10 things agents should know about disclosing referral fees and commissions
Estate and letting agents must comply with consumer protection law when dealing with landlords and tenants, which includes disclosing all the fees they charge landlords, all the costs associated with letting a property for tenants, as well as any commissions from referrals.
What do you have to disclose to your landlords and tenants when it comes to your charges and any commissions you earn from referrals? In a word, everything. Letting agents have certain legal obligations, including the need to comply with consumer protection law when dealing with landlords and tenants. This means disclosing all the fees they charge landlords and all the costs associated with letting a property for tenants. We’ve put together a quick guide your obligations - check out gov.uk for more detailed information on complying with the law or refer to an industry organisation such as ARLA Propertymark for legal advice.What your landlords need to know about your charges and commissions
- You need to provide your landlords with information about all of your fees that is full, accurate and not misleading, so your potential landlords know how much it will cost to use your services. All non-optional fees and charges should be set out up front. All of your fees should be quoted inclusive of VAT.
- You will need to display all of your fees prominently, both in your office and in all of your advertising.
- Your advertising should include all of the non-optional fees that your landlords will have to pay and indicate clearly where they can find further information about any variable or optional fees.
- You can’t provide information about some of your charges and not others, or only reveal your charges gradually.
- Any descriptions of your services should also accurately reflect the way you charge for them, for example, if you charge a specific percentage for a comprehensive management service but there are extra charges for aspects of that service, you need to disclose what these extra charges are. It could also be misleading to describe a service as let-only if you charge a commission from your landlords for renewals and don't disclose this.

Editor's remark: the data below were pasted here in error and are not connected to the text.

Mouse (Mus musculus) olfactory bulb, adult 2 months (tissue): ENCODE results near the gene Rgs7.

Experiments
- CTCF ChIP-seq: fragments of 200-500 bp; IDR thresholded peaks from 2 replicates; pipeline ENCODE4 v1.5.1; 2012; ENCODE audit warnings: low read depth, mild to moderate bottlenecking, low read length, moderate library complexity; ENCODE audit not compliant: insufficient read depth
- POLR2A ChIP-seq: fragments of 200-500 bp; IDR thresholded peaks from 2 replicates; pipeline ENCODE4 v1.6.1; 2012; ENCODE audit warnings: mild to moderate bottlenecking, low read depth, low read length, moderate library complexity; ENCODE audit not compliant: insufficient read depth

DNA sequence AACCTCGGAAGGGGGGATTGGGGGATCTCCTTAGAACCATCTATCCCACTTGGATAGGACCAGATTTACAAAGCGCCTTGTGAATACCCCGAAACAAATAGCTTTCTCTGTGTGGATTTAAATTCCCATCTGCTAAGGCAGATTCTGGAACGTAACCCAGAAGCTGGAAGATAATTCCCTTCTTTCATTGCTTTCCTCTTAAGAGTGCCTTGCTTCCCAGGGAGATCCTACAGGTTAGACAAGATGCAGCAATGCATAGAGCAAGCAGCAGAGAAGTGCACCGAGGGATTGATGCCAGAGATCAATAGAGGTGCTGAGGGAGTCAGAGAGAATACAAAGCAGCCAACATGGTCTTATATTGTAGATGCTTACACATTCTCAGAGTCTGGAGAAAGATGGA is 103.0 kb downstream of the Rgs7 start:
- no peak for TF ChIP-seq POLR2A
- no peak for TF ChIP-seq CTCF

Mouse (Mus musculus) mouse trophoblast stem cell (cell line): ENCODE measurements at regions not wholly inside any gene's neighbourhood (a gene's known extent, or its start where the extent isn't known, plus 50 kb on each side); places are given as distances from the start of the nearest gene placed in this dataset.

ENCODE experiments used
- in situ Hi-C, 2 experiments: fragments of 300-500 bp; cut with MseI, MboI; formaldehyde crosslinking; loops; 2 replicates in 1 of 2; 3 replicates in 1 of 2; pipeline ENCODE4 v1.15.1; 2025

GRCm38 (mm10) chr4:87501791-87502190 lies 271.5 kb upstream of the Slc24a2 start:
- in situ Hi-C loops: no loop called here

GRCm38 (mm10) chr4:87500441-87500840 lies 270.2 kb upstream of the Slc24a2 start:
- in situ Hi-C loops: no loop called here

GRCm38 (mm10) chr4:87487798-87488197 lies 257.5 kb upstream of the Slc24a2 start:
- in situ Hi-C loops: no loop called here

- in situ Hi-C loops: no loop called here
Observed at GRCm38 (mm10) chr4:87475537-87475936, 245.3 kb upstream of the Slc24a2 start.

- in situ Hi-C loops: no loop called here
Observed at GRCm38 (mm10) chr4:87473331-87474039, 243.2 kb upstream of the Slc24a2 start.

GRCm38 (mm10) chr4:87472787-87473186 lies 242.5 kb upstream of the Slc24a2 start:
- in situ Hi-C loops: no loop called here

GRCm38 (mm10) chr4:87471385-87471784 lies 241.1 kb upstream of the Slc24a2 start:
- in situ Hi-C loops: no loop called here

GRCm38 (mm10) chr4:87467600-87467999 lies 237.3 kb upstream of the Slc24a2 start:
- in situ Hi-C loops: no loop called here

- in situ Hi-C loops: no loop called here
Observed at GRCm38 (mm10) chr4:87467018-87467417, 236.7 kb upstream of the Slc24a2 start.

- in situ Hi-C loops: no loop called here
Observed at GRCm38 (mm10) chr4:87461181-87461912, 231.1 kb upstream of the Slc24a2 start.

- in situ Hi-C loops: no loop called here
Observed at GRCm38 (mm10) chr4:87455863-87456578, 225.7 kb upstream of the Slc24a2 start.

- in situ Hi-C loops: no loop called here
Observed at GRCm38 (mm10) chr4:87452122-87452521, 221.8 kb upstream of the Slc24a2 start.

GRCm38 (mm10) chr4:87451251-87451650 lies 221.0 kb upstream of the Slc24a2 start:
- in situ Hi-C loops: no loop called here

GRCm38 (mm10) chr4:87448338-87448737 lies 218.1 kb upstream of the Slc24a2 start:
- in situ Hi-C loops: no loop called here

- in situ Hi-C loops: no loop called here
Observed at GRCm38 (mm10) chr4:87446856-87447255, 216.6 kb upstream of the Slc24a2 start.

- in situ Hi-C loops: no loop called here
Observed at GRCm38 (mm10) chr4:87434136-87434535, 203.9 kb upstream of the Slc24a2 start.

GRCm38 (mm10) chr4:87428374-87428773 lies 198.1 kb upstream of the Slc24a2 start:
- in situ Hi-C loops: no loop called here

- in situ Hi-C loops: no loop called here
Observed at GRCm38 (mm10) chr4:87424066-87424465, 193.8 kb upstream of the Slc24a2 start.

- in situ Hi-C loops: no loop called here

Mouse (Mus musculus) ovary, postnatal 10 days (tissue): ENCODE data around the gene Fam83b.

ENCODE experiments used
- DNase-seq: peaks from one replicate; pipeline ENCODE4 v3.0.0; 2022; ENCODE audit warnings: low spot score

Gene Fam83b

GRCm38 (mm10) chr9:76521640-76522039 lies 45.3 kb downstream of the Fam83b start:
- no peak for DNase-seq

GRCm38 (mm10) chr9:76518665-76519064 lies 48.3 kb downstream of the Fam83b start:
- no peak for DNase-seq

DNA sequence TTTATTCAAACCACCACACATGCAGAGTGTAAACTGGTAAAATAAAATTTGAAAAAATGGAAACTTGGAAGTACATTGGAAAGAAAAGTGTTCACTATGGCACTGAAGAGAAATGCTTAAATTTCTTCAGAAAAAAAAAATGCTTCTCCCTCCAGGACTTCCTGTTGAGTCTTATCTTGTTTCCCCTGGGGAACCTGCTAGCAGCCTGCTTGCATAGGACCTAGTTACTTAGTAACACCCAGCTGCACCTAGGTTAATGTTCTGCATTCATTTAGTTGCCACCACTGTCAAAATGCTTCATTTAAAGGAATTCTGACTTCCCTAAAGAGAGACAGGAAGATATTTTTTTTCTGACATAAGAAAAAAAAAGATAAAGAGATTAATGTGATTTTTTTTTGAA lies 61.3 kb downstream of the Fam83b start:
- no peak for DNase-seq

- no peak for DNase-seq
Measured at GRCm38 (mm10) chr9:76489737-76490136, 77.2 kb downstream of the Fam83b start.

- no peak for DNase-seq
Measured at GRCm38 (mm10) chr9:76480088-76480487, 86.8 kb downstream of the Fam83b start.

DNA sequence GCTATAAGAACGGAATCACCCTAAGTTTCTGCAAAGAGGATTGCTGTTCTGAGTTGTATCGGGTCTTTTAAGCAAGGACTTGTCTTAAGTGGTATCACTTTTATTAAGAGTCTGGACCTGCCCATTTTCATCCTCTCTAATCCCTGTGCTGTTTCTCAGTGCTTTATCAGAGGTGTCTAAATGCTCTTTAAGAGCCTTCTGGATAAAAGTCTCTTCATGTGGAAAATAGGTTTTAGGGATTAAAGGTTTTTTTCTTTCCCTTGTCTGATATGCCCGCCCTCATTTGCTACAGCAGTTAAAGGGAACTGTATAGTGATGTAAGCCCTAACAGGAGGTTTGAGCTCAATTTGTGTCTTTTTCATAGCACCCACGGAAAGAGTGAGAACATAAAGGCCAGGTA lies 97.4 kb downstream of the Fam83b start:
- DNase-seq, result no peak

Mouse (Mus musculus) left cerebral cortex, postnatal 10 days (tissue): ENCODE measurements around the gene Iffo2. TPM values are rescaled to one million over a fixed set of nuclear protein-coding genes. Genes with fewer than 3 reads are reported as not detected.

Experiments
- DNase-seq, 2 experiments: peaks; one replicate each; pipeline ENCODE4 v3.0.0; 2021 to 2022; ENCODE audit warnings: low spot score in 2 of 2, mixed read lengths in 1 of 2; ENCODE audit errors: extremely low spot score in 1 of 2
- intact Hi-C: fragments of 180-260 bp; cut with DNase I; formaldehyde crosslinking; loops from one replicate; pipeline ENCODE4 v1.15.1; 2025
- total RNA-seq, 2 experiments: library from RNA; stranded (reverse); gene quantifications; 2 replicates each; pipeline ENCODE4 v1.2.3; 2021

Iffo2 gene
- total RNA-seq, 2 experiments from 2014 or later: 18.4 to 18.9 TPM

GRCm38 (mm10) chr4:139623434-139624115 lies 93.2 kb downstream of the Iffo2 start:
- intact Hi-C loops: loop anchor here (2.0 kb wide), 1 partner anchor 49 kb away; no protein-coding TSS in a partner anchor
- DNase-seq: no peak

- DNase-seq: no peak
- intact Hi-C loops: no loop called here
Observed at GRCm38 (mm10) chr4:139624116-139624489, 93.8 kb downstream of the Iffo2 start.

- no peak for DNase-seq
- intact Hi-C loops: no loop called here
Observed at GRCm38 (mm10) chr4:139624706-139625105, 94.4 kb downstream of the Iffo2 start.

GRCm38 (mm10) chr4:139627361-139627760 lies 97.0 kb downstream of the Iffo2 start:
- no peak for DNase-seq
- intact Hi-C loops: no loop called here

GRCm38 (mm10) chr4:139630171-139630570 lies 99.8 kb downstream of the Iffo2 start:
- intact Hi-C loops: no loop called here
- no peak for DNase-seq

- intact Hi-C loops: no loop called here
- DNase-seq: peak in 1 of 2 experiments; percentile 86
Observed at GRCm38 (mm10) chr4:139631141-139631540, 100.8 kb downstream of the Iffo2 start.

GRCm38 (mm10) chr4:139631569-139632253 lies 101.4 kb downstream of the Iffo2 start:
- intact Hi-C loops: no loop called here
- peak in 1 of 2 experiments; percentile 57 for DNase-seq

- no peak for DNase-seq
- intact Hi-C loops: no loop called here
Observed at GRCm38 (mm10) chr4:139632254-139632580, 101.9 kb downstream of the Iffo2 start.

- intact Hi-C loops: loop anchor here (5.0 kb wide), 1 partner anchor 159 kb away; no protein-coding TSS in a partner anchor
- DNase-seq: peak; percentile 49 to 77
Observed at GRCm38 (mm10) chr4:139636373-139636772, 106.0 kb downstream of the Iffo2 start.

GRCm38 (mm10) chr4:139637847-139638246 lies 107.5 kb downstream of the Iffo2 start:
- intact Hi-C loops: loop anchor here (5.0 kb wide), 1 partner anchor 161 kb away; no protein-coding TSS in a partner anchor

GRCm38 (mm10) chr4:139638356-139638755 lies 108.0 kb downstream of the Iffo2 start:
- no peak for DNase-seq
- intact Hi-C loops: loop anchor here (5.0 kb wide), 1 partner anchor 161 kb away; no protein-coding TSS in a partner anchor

- Any fees that are genuinely variable or optional should be clearly set out and brought to the attention of a potential landlord early on - you can’t just put them in your small you need to clearly explain what factors affect the variability and how they are calculated.
- You also need to disclose landlords all charges that prospective tenants will have to pay.
What your tenants need to know about costs and commissions
You need to provide your tenants with information about any charges that is full, accurate and not misleading, which includes all of the permitted payments under the Tenant Fees Act. All charges should be quoted inclusive of VAT.
You will need to display all of your fees prominently, both in your office and in all of your advertising. You’ll need two sets of fee schedules for your tenants until 31st May 2020 - one for tenancies agreed and executed after 1st June 2019 and one for tenancies entered into before the ban, to which your old fees will still apply until 31st May 2020.
If you are earning referral fees or commissions from a third-party provider from which your tenant is purchasing optional products or services, it is considered best practice to be transparent with your tenants about the fact you will earn a referral fee or commission from the purchase of that product or service.
It's important to note that this article is intended as a guide only. It isn't exhaustive and doesn't constitute legal advice.